Connection unstable

Hailey Echan, Features Editor

Photo Illustration By Hailey Echan

2021. Will it be another year of Zoom calls and social distancing? Or will it be a year of reconnecting, rebuilding and revisioning what was dismantled and forgotten?

Although some would say 2020 was a year of awakening, change and growth, others would say it was a year of despair, isolation and chaos. I would say it’s been a year of all of the above. No one saw coming what last year had to offer, but even in previous years that have marked history, people found a way to make it through. 

That is what we have done. We made it through. We finished the chaotic 365 days, but by no means have we fully dealt with the repercussions of last year. That was just the beginning. What now? 

There is still much to fight for and much to mourn. We lost people along the way; we even lost ourselves along the way. Human connection has always been important, but it is now more urgent than ever before. 

Due to the waves of COVID-19 that hit the world, human connection was substituted with online signals. 

Sure, before the pandemic hit WiFi routers and the newest and best laptops were in high demand. The difference now is, these items went from luxury to necessity. 

Molly Callison and Hailey Echan hugging and enjoying the outdoors at Camp Casey during October of 2019. (Courtesy of Hailey Echan)

Friendships remained, weddings were celebrated, families continued to gather for reunions, birthdays, and graduations; just all on a screen. Our only channel of commemorating and communicating became virtual.

Seeing one another on a screen was all fine until a notification popped up that said ‘internet connection unstable.’

Connecting through a screen is our only option. When that is threatened there is no back up. 

It is now a problem when our internet connection is unstable, but what if we got an alert that said our ‘human connection is unstable’? Life through a screen is necessary at this time for people’s safety, but that does not mean our desire and need for deeper connections should be ignored. 

I survived 2020, but by no means did I thrive. Without engaging with people the way we were created to, it isn’t possible to thrive in the same ways as any other year. Is it even possible to thrive at all in this environment?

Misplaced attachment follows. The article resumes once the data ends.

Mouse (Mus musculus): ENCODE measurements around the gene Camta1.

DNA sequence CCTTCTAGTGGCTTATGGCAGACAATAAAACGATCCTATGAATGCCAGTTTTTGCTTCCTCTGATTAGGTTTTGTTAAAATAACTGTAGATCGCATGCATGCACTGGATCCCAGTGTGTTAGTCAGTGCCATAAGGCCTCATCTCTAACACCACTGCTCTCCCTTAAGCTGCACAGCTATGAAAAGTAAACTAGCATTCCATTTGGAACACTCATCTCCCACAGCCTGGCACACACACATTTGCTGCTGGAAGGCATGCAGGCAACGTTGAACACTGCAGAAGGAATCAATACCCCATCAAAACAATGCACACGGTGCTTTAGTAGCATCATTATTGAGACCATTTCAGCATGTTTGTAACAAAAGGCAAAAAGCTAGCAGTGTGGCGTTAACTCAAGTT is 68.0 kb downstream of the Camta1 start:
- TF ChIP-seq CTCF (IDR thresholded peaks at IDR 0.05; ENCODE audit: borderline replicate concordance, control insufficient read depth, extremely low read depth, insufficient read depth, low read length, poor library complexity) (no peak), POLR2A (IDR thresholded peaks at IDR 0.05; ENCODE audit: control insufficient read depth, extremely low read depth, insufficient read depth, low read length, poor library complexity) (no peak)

I, personally, have found it helpful to remember the end of the year does not signal the end of a season. For some, knowing the pain isn’t over is detrimental. For me, it provides more motivation to keep going. The light at the end of the tunnel exists, but we’ll never get there if we stop now. So as we leave 2020 behind and step into 2021, let’s remember there is more than a beginning and an end. There is an in-between too.  

There is no end or solution without the in-between. We don’t get the privilege of starting something, closing our eyes, then waking up to the problem already being solved.

Jamie Hoffman and Hailey Echan connect over a breakfast at Denny’s during March of 2020, just before the pandemic hit. (Courtesy of Hailey Echan)

We are in the midst of a pandemic. We are in the middle of fighting against racial injustice and inequality. We are in the core of an economic downfall. We are knee-deep in all of it. 

Middles can be the hardest because that is where we can really get lost. 

It’s the messiest. It’s the most daunting. It’s where our momentum diminishes. 

But that’s not all. It’s also where personal growth happens. It’s where relationships become stronger. It’s where change in our lives occurs. 

If I’ve learned anything from experiencing life via a screen in all this, it’s that I can’t make it through on my own. We’re in the middle of a fight and making it through without deeply connected relationships is near impossible. 

Let’s not forget to pursue human connection as we continue to promote and fight for human health and rights. 

With a vaccine making its way through cities and the political climate shifting, we might be experiencing the beginning of the end of the chaos that 2020 brought. That is cause for celebration, but it is also more reason to keep moving forward. Technology has done its best to keep us connected, but there will never be a substitute for the relationships created in simple everyday moments.

There is no replacement for getting to be a part of history. I get to see God move in ways no one thought possible. I get to be a part of the fight for justice and equality for all. I get the opportunity to not give up. I get to hold onto my relationships with friends and family tighter than ever. 

Welcome to 2021. Welcome to the middle– where human connection is more important than ever.